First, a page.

I get the general idea about cosmic inflation, but the numbers associated with it seem to be pulled out at random.

For example, in The Elegant Universe, Brian Greene says that the universe doubled every 10^(-34) seconds about a hundred times to an overall factor of 10^30.

Another astronomy text I read recently gives the doubling time as 10^(-35) secs and the overall expansion factor as 10^50.

Where are all these numbers coming from ? For example, why couldn't the universe have doubled every 10^(-40) seconds many billions of times during inflation ?

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Dear Cosmonut, the overall factor is usually expressed as a number of e-foldings. You need at least 60 e-foldings or so to explain why the current Universe is apparently so flat and homogeneous. And $e^{60}\approx 10^{26}$ or so. That's where the $10^{30}$ estimate comes from. Less than 60 e-foldings of inflation would mean that inflation doesn't solve a significant part of the problems it is supposed to solve.

However, there is nothing wrong with inflation that lasts for a much longer time. There could have been 50, 100, or 10,000 e-foldings as well and there are papers that find circumstantial evidence why such a very long inflation could be preferred. We don't know how many e-foldings have taken place but if inflation is good for the things we think it is, it should be more than 60 e-foldings.

The time scale when the inflation occurred is also unknown but it had to be a tiny fraction of a second after the true beginning of our Universe. The higher energy scale - typical "inflaton mass" etc. - you use, the shorter figure for the time after the big bang you get. The typical figure is that inflation began $10^{-36}$ seconds after the big bang and ended around $10^{-33}$ or $10^{-32}$ seconds after the big bang. That's the high-scale, GUT-scale inflation. Note that the shorter time scale is just a little bit longer than the Planck time $10^{-43}$ seconds. It's unlikely that inflation occurred earlier, closer to the Planck scale, because that would predict bigger-than-observed non-uniformities of the cosmic microwave background temperature (they're relatively small because the time when inflation occurred is larger than the Planck time).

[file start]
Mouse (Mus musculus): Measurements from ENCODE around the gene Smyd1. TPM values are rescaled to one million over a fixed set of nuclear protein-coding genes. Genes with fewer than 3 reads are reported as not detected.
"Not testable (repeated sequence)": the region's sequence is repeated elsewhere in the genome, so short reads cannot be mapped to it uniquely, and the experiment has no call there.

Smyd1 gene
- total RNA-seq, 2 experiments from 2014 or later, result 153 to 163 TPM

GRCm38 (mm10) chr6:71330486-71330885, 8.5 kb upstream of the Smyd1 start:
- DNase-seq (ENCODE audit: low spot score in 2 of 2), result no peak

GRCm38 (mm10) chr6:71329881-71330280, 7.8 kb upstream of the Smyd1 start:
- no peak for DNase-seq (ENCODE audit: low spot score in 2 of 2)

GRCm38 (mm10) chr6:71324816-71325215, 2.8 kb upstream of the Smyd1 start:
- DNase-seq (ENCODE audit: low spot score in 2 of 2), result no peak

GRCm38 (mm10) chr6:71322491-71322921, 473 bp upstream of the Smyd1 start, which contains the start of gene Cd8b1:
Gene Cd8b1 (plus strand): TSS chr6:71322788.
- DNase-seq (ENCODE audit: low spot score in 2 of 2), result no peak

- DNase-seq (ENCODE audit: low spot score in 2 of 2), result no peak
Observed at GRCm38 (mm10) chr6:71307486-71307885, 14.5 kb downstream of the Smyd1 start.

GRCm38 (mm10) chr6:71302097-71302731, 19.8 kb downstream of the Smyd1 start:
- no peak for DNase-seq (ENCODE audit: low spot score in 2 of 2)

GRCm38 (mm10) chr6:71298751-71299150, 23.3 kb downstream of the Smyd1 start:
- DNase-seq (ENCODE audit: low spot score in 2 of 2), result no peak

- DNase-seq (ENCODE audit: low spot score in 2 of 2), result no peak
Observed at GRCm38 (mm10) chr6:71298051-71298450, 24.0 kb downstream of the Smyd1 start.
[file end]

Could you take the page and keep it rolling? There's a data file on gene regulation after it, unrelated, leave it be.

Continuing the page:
However, inflation could have occurred later than that. Of course, it had to occur before the epoch when the temperatures were close to the electroweak scale, e.g. before $10^{-15}$ seconds or so, because we know that the inflaton isn't too light (lighter than the electroweak scale) and because of other reasons.

What inflation achieves is mostly of a qualitative character - making the space flat and uniform, diluting bad exotic objects, and so on - and this qualitative job may be done at many different time scales and with many different durations of the cosmic inflation. The inflaton couldn't have been directly detected so far so you shouldn't be surprised that all the numerical details about inflation remain largely unknown even though they're constrained by inequalities and they become sharper in particular models.

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